Places: The Death Ship

  • Last updated on December 10, 2021

First published: Das Totenschiff, 1926 (English translation, 1934)

Type of work: Novel

Type of plot: Social realism

Time of work: 1920’s

Asterisk denotes entries on real places.

Places Discussed<i>Yorikke</i>

YorikkeDeath Ship, The. Aged cargo ship on which the young American sailor without documentation, Gerry Gales, signs on as a crew member in Amsterdam. This ship represents the darker side of the world’s seagoing commerce: slavery, piracy, gun-running, and contraband. Its current voyage appears to be headed toward its deliberate destruction for insurance purposes, and conditions for its crew are appalling. The name “Yorikke” echoes the figure Yorick in William Shakespeare’s play Hamlet (1600), whose skull in the graveyard fuels Prince Hamlet’s speculations on the nature and meaninglessness of existence. Traven’s ship resembles poor Yorick’s skull in being abandoned in the grave of the world. Moreover, just as there is something rotten in the state of Denmark in Shakespeare’s play, so is there something rotten within the Yorikke–a microcosm of the universe.

As an archetype, the Yorikke calls to mind the Pequod in Herman Melville’s Moby Dick (1851), Dante’s Inferno in The Divine Comedy (1320), and any of the myriad underworlds in literature that represent the unconscious mind and darker side of human experience. The ship is a symbolic womb of death and potential transformation; an inscription over the crew’s quarters states, “He who enters here will no longer have existence.” To make matters worse for Gerry, he is assigned to the most appalling job on the death ship: that of fireman. His days and nights cycle through misery and an odd sense of joy as he comes to understand that his position in the cosmos, while tormented and absurd, also has depth and meaning in the bowels of this hell, which he grows to love and cherish because it teaches him how to survive in spirit.

With its hierarchy and cruelties, the Yorikke serves as a metaphor for a world driven by economics and power at the expense of sharing and compassion. When Gerry is shanghaied and put aboard the Empress of Madagascar, one has the sense that the Yorikke will continue its scuttling run forever, as will the indignities and indecencies that human beings perpetrate upon each other, and yet continue to endure.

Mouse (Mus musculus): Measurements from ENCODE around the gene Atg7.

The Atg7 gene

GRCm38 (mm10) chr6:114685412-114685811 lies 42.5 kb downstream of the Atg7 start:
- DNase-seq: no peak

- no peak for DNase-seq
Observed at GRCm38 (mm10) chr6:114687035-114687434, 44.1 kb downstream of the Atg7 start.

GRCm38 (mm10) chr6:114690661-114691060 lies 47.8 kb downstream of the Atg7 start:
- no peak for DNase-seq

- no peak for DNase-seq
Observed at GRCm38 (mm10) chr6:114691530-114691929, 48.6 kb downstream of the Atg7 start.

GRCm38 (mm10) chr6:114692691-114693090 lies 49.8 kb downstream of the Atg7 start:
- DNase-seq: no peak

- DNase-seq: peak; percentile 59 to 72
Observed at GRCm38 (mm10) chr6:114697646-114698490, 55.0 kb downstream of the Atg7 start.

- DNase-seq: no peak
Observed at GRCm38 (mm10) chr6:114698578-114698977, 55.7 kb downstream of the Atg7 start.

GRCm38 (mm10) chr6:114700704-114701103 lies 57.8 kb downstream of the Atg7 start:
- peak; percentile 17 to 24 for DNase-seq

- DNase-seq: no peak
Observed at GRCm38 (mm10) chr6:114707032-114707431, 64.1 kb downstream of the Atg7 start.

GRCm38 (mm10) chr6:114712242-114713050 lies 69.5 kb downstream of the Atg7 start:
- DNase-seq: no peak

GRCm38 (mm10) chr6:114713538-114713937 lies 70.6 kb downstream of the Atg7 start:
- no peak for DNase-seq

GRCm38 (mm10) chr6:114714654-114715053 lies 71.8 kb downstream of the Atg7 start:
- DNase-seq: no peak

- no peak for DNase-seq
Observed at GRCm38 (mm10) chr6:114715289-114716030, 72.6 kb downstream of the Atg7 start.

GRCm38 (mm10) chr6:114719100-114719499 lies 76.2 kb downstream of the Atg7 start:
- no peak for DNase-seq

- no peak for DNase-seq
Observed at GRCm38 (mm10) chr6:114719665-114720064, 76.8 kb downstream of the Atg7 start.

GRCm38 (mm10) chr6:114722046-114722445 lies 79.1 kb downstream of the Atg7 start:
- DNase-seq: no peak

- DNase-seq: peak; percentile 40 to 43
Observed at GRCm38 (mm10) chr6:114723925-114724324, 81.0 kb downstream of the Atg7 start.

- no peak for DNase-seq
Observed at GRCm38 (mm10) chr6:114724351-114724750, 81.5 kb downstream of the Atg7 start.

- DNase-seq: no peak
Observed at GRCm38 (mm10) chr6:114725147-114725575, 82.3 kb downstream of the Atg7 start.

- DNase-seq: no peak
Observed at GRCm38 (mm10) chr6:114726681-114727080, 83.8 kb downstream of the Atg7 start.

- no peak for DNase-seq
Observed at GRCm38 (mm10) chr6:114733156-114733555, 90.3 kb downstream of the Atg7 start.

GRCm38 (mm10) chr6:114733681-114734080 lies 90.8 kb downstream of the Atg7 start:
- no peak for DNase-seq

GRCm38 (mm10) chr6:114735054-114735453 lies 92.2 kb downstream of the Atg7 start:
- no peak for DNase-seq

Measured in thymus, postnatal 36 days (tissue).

<i>Empress of Madagascar</i>

Empress of Madagascar. Newer ship, onto which Gerry is shanghaied. Eventually, this ship does sink, leaving Gerry floating on the ocean as the book ends. The Empress initially appears to be a sound ship, but it is not seaworthy, and the entire crew and its officers are killed in an act of deliberate sabotage–a further comment on the deceptions and ironies of modern life. The Empress represents a system willing to destroy itself if that will ensure its material gain. The world is doomed, but the human spirit, in all this hell, will survive.


*Europe. Except for Spain, the governments of Western European nations–as well the United States, through its diplomatic representatives in Europe–are bureaucratic nightmares with no respect for individuals unless they have papers and money. Gerry is threatened with prison and denied by his own countrymen because he cannot prove he exists, and his situation becomes a comic and terrifying metaphor for the individual trapped in the modern web of indifference and alienation. By contrast, Spain is a haven; however, the threat of fascism looms even there. Posing as various nationalities on his misbegotten odyssey, Gerry offers the reader an understanding of the consequences of mistrust and propaganda, and how people are so often judged merely because of what they may appear to be and not who they really are. Like the Yorikke and the Empress of Madagascar, Europe is an Inferno, a hell in which people may breathe but are dead and not living, yet their indomitable spirit and tenacity to endure even this allows them to survive and hold on, even if it is only to a broken spar in a vast ocean.

BibliographyBaumann, Michael L. B. Traven: An Introduction. Albuquerque: University of New Mexico Press, 1976. Discusses Traven as a proletarian writer, focusing on his attitudes toward nationalism and capitalism. Compares language and subject matter in the 1926 German version of The Death Ship with the 1934 English one.Chankin, Donald O. Anonymity and Death: The Fiction of B. Traven. University Park: Pennsylvania State University Press, 1975. Clear, insightful psychoanalytic analysis of character and theme in The Death Ship. Provides historical and geopolitical background. Discusses literary parallels in the works of Joseph Conrad, Herman Melville, and others.Mezo, Richard E. A Study of B. Traven’s Fiction: The Journey to Solipaz. San Francisco: Mellon Research University Press, 1993. A comprehensive critical analysis of theme, character, style and structure in Traven’s fiction. Discusses the development of Gales’s persona in The Death Ship and later works. Extensive bibliography. A very good introduction to Traven and his fiction.Raskin, Jonah. My Search for B. Traven. New York: Methuen, 1980. An interesting account of the many mysteries surrounding B. Traven’s multiple identities. Compares manuscript, typescript, and various print editions of The Death Ship, tracing the development of Gales, the introduction of Stanislaw, the growing symbolic importance of the ship.Stone, Judy. The Mystery of B. Traven. Los Altos, Calif.: William Kaufmann, 1977. Includes excerpts from the only extended series of interviews with B. Traven, including a discussion of the theme of The Death Ship and revealing his complex social philosophy. An important source for analyzing Traven’s fiction.
Categories: Places